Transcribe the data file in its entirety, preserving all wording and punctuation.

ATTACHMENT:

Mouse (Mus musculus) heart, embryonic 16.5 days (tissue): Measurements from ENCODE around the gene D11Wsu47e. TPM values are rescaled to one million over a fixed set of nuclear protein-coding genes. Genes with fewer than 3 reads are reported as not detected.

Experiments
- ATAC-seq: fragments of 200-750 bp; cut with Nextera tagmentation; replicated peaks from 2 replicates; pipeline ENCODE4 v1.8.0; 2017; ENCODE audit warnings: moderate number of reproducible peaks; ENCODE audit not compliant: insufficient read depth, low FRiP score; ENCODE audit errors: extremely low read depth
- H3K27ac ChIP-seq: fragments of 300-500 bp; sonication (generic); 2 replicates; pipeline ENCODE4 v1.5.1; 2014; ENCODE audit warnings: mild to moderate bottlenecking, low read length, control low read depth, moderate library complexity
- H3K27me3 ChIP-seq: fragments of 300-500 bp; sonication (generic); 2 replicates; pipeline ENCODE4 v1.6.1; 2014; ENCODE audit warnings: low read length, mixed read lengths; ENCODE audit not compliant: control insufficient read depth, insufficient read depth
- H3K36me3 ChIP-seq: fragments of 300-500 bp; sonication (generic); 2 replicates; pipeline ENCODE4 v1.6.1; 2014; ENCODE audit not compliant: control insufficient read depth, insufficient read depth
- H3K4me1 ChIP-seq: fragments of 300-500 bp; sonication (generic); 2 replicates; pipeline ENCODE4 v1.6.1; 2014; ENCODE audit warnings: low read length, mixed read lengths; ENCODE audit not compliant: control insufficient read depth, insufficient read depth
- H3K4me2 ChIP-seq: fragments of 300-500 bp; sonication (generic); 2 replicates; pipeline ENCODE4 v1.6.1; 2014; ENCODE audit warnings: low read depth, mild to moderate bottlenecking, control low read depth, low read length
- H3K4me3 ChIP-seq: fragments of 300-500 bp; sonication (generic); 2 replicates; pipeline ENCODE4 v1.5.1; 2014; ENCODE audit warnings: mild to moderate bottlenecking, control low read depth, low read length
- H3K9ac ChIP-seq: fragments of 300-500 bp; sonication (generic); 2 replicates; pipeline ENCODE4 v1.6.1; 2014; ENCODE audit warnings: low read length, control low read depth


Mouse (Mus musculus) heart, embryonic 16.5 days (tissue): Measurements from ENCODE around the gene D11Wsu47e. TPM values are rescaled to one million over a fixed set of nuclear protein-coding genes. Genes with fewer than 3 reads are reported as not detected.

Experiments
- ATAC-seq: fragments of 200-750 bp; cut with Nextera tagmentation; replicated peaks from 2 replicates; pipeline ENCODE4 v1.8.0; 2017; ENCODE audit warnings: moderate number of reproducible peaks; ENCODE audit not compliant: insufficient read depth, low FRiP score; ENCODE audit errors: extremely low read depth
- H3K27ac ChIP-seq: fragments of 300-500 bp; sonication (generic); 2 replicates; pipeline ENCODE4 v1.5.1; 2014; ENCODE audit warnings: mild to moderate bottlenecking, low read length, control low read depth, moderate library complexity
- H3K27me3 ChIP-seq: fragments of 300-500 bp; sonication (generic); 2 replicates; pipeline ENCODE4 v1.6.1; 2014; ENCODE audit warnings: low read length, mixed read lengths; ENCODE audit not compliant: control insufficient read depth, insufficient read depth
- H3K36me3 ChIP-seq: fragments of 300-500 bp; sonication (generic); 2 replicates; pipeline ENCODE4 v1.6.1; 2014; ENCODE audit not compliant: control insufficient read depth, insufficient read depth
- H3K4me1 ChIP-seq: fragments of 300-500 bp; sonication (generic); 2 replicates; pipeline ENCODE4 v1.6.1; 2014; ENCODE audit warnings: low read length, mixed read lengths; ENCODE audit not compliant: control insufficient read depth, insufficient read depth
- H3K4me2 ChIP-seq: fragments of 300-500 bp; sonication (generic); 2 replicates; pipeline ENCODE4 v1.6.1; 2014; ENCODE audit warnings: low read depth, mild to moderate bottlenecking, control low read depth, low read length
- H3K4me3 ChIP-seq: fragments of 300-500 bp; sonication (generic); 2 replicates; pipeline ENCODE4 v1.5.1; 2014; ENCODE audit warnings: mild to moderate bottlenecking, control low read depth, low read length
- H3K9ac ChIP-seq: fragments of 300-500 bp; sonication (generic); 2 replicates; pipeline ENCODE4 v1.6.1; 2014; ENCODE audit warnings: low read length, control low read depth